The 2012 Consumer Electronics Show (CES) that took place in Las Vegas all of last week was huge. To say the least - 1.8 million square feet of space is a lot of space, especially for those of us who actually managed to walk all of it. I attended the show primarily to get first hand looks at what the mobile industry has been cooking up from an enterprise perspective and keeping under wraps for the last few months. Ideally I would have preferred going out to Mobile World Congress (MWC) next month, but timing is such that I would not be able to attend this year, so CES - a place to both see and be seen - was a useful alternative.
Most of the newest technology that will be shown at MWC from an enterprise perspective - tablets, smartphones, and this year in particular, the new crop of "super ultrabooks" (driven in large part by Intel, which continues to seek its old "Intel Inside" magic) - was on display at CES. And Nokia did introduce its new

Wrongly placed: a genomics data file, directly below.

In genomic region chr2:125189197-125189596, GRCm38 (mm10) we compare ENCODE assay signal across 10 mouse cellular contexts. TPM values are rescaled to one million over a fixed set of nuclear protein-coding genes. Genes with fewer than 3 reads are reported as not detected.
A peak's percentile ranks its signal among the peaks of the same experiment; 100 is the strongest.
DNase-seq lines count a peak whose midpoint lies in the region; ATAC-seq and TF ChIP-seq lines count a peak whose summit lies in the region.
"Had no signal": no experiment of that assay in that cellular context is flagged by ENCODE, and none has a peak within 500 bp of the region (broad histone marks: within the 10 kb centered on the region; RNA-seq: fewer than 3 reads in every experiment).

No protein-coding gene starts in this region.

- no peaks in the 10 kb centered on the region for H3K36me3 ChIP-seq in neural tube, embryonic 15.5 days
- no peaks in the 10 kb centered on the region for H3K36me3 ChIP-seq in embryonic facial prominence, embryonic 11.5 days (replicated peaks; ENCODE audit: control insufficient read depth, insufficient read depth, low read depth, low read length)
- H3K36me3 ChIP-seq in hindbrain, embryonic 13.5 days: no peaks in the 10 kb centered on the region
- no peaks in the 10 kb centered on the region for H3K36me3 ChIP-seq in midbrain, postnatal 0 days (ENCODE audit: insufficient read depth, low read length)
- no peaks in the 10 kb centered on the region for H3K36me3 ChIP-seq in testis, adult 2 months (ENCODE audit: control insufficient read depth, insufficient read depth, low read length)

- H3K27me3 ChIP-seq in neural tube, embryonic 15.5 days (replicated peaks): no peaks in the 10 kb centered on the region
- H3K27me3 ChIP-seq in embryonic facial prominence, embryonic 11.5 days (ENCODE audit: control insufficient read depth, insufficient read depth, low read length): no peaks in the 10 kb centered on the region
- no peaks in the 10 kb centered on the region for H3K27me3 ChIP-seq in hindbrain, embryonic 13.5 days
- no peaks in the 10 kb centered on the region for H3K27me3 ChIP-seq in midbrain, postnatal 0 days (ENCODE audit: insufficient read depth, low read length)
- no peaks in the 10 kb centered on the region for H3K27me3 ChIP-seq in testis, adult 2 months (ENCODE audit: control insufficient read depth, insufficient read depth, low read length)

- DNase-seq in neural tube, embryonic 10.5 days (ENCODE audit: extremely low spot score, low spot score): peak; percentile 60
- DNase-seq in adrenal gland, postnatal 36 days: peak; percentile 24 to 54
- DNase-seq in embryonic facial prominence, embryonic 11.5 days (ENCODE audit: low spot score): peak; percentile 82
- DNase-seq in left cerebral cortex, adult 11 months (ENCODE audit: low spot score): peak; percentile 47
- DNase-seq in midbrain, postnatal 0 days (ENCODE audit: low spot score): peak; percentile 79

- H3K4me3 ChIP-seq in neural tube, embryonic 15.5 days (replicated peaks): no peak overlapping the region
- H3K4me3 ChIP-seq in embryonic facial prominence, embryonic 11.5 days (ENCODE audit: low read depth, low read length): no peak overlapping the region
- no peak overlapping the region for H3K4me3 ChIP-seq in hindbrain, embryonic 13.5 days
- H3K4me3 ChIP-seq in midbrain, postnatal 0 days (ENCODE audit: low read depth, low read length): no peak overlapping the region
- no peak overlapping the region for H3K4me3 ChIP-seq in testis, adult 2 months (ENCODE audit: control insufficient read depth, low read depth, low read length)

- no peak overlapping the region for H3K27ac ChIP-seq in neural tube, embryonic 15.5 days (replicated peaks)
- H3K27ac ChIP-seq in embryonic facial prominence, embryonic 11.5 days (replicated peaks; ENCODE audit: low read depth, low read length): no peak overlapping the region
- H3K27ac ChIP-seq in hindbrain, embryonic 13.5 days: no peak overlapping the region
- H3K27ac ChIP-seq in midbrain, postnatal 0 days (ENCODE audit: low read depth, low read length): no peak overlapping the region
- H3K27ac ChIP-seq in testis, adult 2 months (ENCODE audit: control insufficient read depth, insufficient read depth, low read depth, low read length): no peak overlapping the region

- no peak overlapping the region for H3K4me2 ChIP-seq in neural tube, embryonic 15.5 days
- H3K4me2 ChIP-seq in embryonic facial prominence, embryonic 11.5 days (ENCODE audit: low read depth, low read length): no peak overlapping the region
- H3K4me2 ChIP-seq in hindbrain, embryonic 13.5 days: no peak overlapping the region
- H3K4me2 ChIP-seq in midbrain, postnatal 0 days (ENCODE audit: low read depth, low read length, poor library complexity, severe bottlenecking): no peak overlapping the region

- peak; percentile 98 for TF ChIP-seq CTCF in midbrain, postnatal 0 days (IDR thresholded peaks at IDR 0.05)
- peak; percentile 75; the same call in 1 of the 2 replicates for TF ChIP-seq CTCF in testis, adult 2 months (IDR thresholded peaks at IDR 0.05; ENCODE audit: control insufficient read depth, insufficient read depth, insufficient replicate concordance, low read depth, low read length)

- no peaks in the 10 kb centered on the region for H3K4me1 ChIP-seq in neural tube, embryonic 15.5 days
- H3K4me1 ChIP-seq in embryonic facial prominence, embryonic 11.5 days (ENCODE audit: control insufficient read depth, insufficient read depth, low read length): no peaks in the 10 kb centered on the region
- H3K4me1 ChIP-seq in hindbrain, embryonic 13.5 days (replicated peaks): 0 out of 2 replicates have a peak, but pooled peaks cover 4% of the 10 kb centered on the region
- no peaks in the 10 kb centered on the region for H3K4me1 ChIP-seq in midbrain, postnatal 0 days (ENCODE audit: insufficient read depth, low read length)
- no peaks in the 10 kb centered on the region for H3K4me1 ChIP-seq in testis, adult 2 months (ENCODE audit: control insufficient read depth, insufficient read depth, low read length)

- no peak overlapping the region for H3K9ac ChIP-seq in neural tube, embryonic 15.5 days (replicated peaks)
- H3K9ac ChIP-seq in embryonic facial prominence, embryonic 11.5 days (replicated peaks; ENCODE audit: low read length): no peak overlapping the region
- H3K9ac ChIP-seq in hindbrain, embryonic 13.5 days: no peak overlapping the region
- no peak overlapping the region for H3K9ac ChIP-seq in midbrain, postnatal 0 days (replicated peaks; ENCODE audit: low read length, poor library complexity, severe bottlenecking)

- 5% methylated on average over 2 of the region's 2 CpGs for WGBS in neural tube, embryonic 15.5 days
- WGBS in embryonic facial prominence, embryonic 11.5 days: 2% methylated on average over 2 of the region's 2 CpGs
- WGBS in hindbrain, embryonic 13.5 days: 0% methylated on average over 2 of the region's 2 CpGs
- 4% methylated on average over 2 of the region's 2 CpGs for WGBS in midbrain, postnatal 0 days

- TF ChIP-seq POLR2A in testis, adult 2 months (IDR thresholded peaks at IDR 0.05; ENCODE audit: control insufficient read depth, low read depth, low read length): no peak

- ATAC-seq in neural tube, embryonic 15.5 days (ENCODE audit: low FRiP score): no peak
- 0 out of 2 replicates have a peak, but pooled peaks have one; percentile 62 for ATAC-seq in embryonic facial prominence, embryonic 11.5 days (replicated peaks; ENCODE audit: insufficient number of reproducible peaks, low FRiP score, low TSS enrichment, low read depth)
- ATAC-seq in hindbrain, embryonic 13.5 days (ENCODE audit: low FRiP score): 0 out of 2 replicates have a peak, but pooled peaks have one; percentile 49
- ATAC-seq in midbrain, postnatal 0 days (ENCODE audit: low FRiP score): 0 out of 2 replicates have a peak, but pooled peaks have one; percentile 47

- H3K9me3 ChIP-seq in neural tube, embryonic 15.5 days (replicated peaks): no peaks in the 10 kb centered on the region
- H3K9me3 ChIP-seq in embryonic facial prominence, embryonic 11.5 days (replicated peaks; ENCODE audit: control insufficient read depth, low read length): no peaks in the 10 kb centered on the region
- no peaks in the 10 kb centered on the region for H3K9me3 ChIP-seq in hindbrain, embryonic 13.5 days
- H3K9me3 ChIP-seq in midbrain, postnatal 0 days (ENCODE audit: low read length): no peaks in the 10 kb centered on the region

Lumia 900 (shown on the right) - a very cool 4.3" AMOLED screen, 4G-LTE, Windows Phone 7 smartphone that is exactly what Nokia needed to deliver in order to finally get into the enterprise BYOD game in North America.
We weren't able to actually check out the software (only Nokia representatives were allowed to use the current software), but we were allowed to hold it. The 900 feels great in the hand, screen quality is outstanding, and along with Nokia's usual best in class high end camera capabilities (Carl Zeiss optics and 8 MP camera) the company finally has a true BYOD piece of hardware in hand for the North American high end market. The polycarbonate shell (I definitely prefer it in matt black to powder blue) that appears in its smaller shipping siblings is seamless and provides a sweet profile. It's a phone I would consider if I had a desire to replace my iPhone 4S (I don't).